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do you do brachy in your practice?
Used to, prostate especially. But what the Ivory Tower has blindly and blithely missed is that by increasing the number of rad oncs, it diluted everyone's workload. And thus it makes financially infeasible for most folks, and even hospitals, to maintain a brachy program. Again, one of the "fatalities" in the Rad Onc Oversupply Debacle although no one ever recognizes it or points it out as such. Besides me :)
 
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Used to, prostate especially. But what the Ivory Tower has blindly and blithely missed is that by increasing the number of rad oncs, it diluted everyone's workload. And thus it makes financially infeasible for most folks, and even hospitals, to maintain a brachy program. Again, one of the "fatalities" in the Rad Onc Oversupply Debacle although no one ever recognizes it or points it out as such. Besides me :)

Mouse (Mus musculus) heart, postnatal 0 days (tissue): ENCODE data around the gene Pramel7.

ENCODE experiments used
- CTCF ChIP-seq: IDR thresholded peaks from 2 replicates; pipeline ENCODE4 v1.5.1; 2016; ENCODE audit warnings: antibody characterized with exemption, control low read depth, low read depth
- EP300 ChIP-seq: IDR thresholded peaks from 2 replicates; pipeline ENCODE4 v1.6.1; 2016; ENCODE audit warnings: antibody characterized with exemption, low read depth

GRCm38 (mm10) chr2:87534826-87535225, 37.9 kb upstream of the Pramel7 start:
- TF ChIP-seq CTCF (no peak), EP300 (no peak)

Not to mention CMS regs that traditionally didn't allow us to leave the Linac and go to the or to do cases
 
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ramsesthenice

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anyone know what the job market is like for these other small fields? Especially GynOnc?

Our senior gyn/onc fellow who is ramping up their job search just finished up a month long rotation with me so I can pass on what I gleaned from them. Its pretty much what you would expect for a small field. Graduates will get a job. Most of them will get a good job. The trouble they have, like us, is that there are not a huge number of jobs at any given time so it can be tough to get a job in a particular location at any given time. This particular person is hoping to get a job in the major metropolitan area they grew up in but hasn't found anyone that is committed to hiring anyone yet. Its still early so hopefully something will materialize.

Got me thinking and I talked to our division chief in Gyn-Onc. Like everyone above said, sounds like they have a lot of the same market pressures we do (in terms of small field) with one big exception: they are not over saturated. There are no solid indicators things should get much worse for their grads in the coming 5-10 years.

Also, cervical cancer is a small part of what gyn oncs manage. Endometrial and ovarian are their bread and butter. Even if cervical cancers fall by the wayside over the next decade or two with vaccination (not as much of a given as people seem to think) it really should have a minimal effect if any on their job market or clinical volume.